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What is Parole?

Updated on February 6, 2010

Parole is the conditional release of a convict who has served part of his term in prison. Paroles, regulated by state laws, are usually granted by a parole board to a prisoner with a good early record and good conduct while in prison. The parolee gives his word (parole in French) that, for the unexpired part of his sentence, he will stay within a certain locality, work at a legitimate occupation, avoid association with criminals, and report regularly to a parole officer, who is responsible for supervising his rehabilitation. If the parolee breaks his word in any of these matters, he may be sent back to prison to serve the remainder of his sentence. Probation is similar to parole except that the probationer is granted conditional freedom before serving any part of his sentence.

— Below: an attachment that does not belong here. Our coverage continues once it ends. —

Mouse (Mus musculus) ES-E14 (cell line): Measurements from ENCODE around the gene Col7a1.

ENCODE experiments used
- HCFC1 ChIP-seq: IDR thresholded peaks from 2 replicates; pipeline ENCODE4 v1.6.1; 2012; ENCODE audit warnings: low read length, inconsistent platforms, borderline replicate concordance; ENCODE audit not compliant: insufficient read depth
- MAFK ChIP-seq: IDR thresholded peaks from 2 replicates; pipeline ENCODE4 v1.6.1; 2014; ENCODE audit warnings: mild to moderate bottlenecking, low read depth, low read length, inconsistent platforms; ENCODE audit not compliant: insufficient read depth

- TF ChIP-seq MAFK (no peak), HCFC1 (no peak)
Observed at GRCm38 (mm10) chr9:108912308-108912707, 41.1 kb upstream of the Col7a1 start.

Parole is also a term in military law. Formerly a prisoner of war was sometimes given limited freedom if he gave his word that he would not try to escape or engage in hostile actions against his captors. In the total warfare of modern times, military paroles are rarely granted.

In civil law the term "parol" adheres closely to the French meaning of a spoken word. For example, a parol contract is a verbal agreement rather than a written one.

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